Karbala, Asharq Al-Awsat—Tensions remained high in Karbala on Friday following clashes on Wednesday between followers of Ayatollah Mahmoud Al-Sarkhi and Iraqi security forces after Baghdad sought to arrest the Shi’ite cleric. Iraqi security forces destroyed Sarkhi’s home on Wednesday, andthe controversial cleric is now believed to have fled the city.
“Improvised explosive devices were found in Al-Sarkhi’s home. The house was booby-trapped, and that is why it was blown up,” Karbala Governor Aqil Al-Tarihi said during a press conference on Thursday. He added that Iraqi security forces had also arrested 350 of Sarkhi’s followers following the operation.
“Sarkhi is not a religious cleric, and when his followers picked up arms and attacked citizens, it forced us to launch the operation to arrest them. We will not allow the presence of any of Sarkhi’s followers in Karbala,” he added.
Sarkhi issued a statement saying the warrant for his arrest had been issued due to his “patriotic” stance against Grand Ayatollah Ali Al-Sistani’s fatwa calling on “all able-bodied Iraqis” to defend the country against advancing Islamic State of Iraq and Syria (ISIS) fighters.
Local media reported that around 45 people were killed in Wednesday’s clashes between Sarkhi’s supporters and Iraqi military and security forces.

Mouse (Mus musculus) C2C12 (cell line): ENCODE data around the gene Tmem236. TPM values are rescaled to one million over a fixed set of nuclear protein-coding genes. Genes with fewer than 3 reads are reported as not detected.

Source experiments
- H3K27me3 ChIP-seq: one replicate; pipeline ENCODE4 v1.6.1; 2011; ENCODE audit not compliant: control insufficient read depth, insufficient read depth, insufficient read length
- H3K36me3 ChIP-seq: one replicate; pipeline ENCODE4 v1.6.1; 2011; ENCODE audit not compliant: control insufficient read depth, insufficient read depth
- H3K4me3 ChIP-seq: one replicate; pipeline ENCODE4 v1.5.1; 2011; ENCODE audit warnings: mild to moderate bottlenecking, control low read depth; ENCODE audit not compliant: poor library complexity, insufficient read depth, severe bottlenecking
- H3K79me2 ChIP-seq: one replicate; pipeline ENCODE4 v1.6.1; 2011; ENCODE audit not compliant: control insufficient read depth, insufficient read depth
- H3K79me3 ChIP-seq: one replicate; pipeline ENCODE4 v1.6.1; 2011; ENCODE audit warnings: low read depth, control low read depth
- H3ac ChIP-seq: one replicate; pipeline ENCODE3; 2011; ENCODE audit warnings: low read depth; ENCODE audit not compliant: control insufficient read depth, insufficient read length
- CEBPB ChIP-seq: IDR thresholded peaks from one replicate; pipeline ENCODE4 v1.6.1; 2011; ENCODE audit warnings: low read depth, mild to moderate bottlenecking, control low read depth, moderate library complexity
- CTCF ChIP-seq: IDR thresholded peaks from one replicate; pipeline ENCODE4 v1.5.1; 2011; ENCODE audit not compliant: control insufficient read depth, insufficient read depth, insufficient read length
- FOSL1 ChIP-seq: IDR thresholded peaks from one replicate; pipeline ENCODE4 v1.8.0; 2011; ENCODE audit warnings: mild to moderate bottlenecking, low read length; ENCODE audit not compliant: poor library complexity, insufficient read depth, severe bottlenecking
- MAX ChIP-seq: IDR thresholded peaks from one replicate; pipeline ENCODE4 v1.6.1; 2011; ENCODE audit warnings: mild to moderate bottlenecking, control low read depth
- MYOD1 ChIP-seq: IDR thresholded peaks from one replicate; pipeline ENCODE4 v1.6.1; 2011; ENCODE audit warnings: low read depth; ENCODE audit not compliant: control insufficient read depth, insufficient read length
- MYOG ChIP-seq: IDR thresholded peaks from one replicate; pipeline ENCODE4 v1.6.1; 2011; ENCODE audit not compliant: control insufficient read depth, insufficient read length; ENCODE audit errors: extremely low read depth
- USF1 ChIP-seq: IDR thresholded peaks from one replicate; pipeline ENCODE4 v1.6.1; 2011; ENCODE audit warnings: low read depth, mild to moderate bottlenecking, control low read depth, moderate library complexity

Sarkhi blamed central government forces for the ensuing violence. “The army soldiers provoked those present in my headquarters, and they also attacked the Husseiniya mosque,” he said in the statement.
“These actions are the actions of militias and the result of my rejection of partition and sectarianism that has killed the people of Iraq. Their action is evidence of their failure and lack of steadfastness towards patriotic action.”
There has long been discontent among the Shi’ite clerical hierarchy towards Sarkhi, one of the youngest clerics to be awarded the title Grand Ayatollah, over his populist fatwas. Shi’ite cleric and academic Abdul-Hussein Al-Sa’idi told Asharq Al-Awsat: “The issue of Al-Sarkhi is not new; it started back in 2003 when he suddenly appeared on the scene and began to attract supporters and followers in various regions of Iraq, especially in the central and southern governorates.”
He added that Sarkhi contradicted “common traditions in Shi’ite religious seminaries where hierarchy is respected,” and that his condemnation of a fatwa issued by Sistani, the highest Shi’ite religious authority in Iraq, represented a “blatant departure from seminary traditions.
“Under the current circumstances facing Iraq, what Sarkhi and his supporters have done is an attempt to create Shi’ite–Shi’ite sedition and cause unrest in the southern governorates, as an extension to what is taking place in western Iraq.”